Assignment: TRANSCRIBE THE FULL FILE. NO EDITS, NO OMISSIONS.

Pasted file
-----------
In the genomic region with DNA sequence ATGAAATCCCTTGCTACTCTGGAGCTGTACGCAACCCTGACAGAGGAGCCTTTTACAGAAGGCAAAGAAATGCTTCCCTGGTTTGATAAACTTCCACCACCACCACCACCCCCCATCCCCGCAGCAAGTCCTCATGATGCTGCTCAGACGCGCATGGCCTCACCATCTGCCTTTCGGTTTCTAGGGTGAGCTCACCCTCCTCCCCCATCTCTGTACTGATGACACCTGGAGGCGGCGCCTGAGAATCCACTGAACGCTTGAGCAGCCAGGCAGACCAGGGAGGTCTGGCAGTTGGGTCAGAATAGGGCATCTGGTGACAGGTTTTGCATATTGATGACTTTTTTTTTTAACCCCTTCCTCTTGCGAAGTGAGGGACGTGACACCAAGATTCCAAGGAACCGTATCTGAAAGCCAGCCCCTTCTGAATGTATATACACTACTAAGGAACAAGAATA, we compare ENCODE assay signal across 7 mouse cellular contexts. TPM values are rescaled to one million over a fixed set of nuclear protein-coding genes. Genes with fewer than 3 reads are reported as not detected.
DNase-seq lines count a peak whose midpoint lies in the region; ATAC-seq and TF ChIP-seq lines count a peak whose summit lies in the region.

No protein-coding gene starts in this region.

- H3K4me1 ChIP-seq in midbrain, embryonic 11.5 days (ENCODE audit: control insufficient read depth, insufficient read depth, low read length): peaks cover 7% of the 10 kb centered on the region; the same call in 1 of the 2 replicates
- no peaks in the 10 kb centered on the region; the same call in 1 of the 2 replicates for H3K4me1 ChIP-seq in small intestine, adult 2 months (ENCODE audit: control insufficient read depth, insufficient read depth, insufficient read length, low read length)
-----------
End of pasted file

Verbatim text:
In the genomic region with DNA sequence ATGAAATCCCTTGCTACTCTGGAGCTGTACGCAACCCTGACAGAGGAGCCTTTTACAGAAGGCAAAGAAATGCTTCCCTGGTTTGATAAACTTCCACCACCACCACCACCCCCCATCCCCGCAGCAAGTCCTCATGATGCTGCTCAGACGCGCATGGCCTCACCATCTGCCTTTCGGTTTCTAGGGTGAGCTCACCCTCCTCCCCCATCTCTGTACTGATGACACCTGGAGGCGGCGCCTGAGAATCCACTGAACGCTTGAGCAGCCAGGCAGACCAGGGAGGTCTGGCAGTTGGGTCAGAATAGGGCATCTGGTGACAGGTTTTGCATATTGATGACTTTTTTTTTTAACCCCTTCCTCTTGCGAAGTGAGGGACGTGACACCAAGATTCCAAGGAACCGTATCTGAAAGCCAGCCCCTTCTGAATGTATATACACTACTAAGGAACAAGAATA, we compare ENCODE assay signal across 7 mouse cellular contexts. TPM values are rescaled to one million over a fixed set of nuclear protein-coding genes. Genes with fewer than 3 reads are reported as not detected.
DNase-seq lines count a peak whose midpoint lies in the region; ATAC-seq and TF ChIP-seq lines count a peak whose summit lies in the region.

No protein-coding gene starts in this region.

- H3K4me1 ChIP-seq in midbrain, embryonic 11.5 days (ENCODE audit: control insufficient read depth, insufficient read depth, low read length): peaks cover 7% of the 10 kb centered on the region; the same call in 1 of the 2 replicates
- no peaks in the 10 kb centered on the region; the same call in 1 of the 2 replicates for H3K4me1 ChIP-seq in small intestine, adult 2 months (ENCODE audit: control insufficient read depth, insufficient read depth, insufficient read length, low read length)